Wednesday, April 27, 2005

Why John Hench is my hero... (a.k.a. What current Disney Management doesn't get)

There is a great new article on Jim Hill today by Wade Sampson entitled Explaining the Disney Theme Show. It really hit home for me, summing up my thoughts on changes at the MK and WDW as a whole (even since my tenure in the early 90's). It's definitely worth a read, especially for the quote from the late, great legend John Hench talking about what makes the Disney parks special, unique, and the industry leader (circa 1975). Here's a small sample of the quote:

Interestingly, for all its success, the Disney theme show is quite a fragile thing. It just takes one contradiction… one out of place stimulus to negate a particular moment’s experience. Take that street car conductor’s costume away and put him in double knit slacks and a golf shirt… replace that old Gay Nineties melody with a rock number… replace the themed merchandise with digital clock radios and electric hair dryers… tack up a felt-tip drawn paper sign that says ‘Keep Out’… place a touch of astro turf here… add a surly employee there… it really doesn’t take much to upset it all.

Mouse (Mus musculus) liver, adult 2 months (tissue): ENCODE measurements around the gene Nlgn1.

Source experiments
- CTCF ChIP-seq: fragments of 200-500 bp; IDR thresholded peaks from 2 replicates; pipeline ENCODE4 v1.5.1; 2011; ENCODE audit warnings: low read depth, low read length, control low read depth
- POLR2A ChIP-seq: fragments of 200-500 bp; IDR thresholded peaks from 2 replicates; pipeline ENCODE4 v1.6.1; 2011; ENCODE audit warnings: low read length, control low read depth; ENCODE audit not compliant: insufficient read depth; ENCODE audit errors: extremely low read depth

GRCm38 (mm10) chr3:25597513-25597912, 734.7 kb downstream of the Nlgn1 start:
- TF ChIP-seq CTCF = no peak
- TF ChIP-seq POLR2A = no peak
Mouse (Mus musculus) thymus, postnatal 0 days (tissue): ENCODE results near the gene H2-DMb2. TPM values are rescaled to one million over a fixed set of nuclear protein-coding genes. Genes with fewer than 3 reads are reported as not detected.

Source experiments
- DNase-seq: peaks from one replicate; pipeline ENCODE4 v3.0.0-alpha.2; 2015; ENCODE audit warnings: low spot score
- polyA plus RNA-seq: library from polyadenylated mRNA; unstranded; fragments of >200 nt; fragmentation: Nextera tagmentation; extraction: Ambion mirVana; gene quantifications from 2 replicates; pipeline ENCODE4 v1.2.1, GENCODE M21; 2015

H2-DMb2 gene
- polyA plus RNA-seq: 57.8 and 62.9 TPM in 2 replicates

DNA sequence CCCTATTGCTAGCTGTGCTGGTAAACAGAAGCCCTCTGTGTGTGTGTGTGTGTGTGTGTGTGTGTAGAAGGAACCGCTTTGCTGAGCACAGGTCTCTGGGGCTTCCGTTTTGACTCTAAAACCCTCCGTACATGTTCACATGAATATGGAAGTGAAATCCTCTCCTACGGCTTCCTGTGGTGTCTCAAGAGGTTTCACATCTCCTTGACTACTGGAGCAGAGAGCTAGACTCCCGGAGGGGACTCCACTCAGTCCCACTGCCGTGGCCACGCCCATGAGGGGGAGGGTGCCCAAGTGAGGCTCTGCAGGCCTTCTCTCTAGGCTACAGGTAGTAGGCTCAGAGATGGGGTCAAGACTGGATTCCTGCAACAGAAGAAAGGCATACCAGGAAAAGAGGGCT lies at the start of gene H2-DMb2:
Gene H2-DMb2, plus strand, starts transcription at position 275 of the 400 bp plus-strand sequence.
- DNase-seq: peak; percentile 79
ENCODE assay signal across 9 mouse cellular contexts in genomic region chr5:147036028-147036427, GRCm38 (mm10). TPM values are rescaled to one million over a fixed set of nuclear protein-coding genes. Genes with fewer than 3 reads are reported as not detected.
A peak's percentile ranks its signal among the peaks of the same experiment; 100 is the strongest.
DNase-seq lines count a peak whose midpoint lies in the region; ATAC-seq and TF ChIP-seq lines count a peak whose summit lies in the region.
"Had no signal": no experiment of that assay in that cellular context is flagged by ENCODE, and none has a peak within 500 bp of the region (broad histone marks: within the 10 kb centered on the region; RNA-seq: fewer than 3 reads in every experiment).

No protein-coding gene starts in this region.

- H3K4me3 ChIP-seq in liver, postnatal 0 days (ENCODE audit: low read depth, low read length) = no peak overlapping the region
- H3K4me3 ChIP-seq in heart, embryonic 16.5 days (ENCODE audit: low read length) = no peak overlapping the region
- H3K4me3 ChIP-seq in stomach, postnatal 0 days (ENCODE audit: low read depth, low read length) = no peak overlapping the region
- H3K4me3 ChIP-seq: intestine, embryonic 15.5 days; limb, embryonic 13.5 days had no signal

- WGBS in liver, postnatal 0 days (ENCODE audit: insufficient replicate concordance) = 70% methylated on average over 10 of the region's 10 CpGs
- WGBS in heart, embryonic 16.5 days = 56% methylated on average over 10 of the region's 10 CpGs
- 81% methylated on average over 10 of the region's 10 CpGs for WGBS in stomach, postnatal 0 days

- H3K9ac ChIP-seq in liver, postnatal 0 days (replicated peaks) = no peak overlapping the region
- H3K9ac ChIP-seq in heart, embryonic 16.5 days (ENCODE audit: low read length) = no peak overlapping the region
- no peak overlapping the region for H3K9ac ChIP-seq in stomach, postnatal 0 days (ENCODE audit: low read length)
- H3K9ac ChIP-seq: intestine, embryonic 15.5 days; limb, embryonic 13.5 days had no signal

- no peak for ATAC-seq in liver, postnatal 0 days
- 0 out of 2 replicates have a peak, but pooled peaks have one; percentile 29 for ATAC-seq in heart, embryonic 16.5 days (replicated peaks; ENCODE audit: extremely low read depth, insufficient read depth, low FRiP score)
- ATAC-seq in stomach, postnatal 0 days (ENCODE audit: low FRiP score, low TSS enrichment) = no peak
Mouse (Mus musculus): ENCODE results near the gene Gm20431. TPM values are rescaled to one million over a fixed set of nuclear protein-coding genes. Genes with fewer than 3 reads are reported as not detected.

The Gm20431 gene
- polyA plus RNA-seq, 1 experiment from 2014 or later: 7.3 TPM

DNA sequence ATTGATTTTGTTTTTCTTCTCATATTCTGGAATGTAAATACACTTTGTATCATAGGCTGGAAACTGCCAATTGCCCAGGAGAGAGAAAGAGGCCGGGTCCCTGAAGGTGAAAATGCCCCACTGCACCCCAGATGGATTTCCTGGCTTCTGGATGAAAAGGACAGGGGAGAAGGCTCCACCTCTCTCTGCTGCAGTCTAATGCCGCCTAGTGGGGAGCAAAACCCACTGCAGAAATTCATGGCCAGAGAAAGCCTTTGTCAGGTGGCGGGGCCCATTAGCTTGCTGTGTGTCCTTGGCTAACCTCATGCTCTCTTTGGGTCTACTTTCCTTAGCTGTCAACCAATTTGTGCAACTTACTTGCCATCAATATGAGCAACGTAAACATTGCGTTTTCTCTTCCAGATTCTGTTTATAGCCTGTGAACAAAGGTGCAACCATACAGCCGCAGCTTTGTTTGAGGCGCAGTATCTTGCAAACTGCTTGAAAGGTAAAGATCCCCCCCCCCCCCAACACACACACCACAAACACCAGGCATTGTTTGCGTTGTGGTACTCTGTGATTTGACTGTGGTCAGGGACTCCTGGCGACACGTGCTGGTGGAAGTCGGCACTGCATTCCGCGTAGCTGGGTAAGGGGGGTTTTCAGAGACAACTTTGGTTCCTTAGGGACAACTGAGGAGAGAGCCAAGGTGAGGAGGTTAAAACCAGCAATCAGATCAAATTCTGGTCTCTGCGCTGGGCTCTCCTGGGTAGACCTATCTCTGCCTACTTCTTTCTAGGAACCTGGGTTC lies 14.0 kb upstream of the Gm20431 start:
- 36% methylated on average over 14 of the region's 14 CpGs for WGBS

What’s our success formula? Well, it’s attention to infinite detail… the little things, the minor picky points that other companies just don’t want to take the time, the money, the effort, to do right. As far as our Disney organization is concerned… it’s the only way we’ve ever done it… it’s been our success formula in the past and it will be applied to our future projects as well. We’ll probably still be explaining this to outsiders at the end of our next two decades in this business.


Doesn't it seem that this has been lost in recent years? I can't count on my fingers and toes how many out of place things I have seen on stage in recent visits, usually for the sake of economy. How many of the themed gift shops have generic merchandise now? How many new signs are cheaply made and not themed? How many times are cast members out of theme? How many times have we incrementially lost some of the detailed theming? Maybe I'm just sensitive to it after being in the parks day in and day out, coupled with the fact that I had read so much of the writings of the park designers talking about these issues and completely bought into them even before my hire date.

I think that Bob Iger and the boys and girls in charge could learn a thing or two from Hench and the other legends (especially Walt) regarding good show. They used to talk about these topics in the two-day Traditions new-hire class. I wonder if it's covered in the condensed version offered up today?

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